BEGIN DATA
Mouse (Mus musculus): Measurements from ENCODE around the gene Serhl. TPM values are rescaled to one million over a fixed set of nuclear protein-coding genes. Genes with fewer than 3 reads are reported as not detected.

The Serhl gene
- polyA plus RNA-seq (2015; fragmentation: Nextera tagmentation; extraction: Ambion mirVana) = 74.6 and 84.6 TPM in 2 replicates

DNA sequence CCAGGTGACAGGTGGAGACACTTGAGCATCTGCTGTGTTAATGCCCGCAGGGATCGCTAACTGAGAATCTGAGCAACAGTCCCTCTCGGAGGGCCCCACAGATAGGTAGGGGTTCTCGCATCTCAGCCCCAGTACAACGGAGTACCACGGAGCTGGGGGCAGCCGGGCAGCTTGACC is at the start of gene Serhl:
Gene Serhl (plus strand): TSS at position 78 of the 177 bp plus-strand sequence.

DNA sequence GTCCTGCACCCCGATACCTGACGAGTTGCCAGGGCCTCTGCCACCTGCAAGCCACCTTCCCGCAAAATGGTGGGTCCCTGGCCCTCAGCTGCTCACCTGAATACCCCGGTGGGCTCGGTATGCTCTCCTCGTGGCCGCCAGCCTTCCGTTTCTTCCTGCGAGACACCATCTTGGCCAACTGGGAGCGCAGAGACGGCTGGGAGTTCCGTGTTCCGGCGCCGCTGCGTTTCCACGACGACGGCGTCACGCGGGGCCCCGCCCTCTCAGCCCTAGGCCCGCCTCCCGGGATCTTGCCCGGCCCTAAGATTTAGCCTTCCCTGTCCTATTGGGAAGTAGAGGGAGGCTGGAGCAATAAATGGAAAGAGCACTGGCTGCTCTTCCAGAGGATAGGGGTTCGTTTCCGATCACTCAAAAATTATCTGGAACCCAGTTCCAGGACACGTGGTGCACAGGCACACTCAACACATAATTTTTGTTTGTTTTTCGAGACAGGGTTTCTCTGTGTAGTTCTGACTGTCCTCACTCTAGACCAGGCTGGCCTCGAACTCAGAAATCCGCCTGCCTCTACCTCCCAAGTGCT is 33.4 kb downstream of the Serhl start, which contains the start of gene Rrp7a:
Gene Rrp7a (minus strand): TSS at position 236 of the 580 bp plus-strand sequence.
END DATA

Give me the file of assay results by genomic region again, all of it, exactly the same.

Mouse (Mus musculus): Measurements from ENCODE around the gene Serhl. TPM values are rescaled to one million over a fixed set of nuclear protein-coding genes. Genes with fewer than 3 reads are reported as not detected.

The Serhl gene
- polyA plus RNA-seq (2015; fragmentation: Nextera tagmentation; extraction: Ambion mirVana) = 74.6 and 84.6 TPM in 2 replicates

DNA sequence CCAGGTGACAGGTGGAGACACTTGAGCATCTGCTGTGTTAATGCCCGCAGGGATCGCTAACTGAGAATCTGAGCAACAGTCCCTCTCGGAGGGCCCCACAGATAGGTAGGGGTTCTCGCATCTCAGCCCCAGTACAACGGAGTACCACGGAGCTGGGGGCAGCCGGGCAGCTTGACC is at the start of gene Serhl:
Gene Serhl (plus strand): TSS at position 78 of the 177 bp plus-strand sequence.

DNA sequence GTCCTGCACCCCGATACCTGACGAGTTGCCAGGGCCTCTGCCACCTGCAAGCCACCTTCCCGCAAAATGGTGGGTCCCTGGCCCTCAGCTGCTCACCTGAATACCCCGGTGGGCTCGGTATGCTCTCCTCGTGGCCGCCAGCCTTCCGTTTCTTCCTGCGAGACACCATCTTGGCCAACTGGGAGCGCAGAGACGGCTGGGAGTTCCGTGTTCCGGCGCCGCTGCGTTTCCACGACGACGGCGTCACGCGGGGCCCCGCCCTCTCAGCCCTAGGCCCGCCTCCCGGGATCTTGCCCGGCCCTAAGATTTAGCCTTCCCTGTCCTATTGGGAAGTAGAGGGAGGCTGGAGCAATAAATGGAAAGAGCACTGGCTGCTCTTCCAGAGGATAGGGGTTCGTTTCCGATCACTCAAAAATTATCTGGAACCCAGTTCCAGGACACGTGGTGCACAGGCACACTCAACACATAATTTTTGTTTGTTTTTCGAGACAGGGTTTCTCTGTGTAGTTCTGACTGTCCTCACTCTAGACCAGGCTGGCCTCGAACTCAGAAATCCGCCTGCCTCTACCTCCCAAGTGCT is 33.4 kb downstream of the Serhl start, which contains the start of gene Rrp7a:
Gene Rrp7a (minus strand): TSS at position 236 of the 580 bp plus-strand sequence.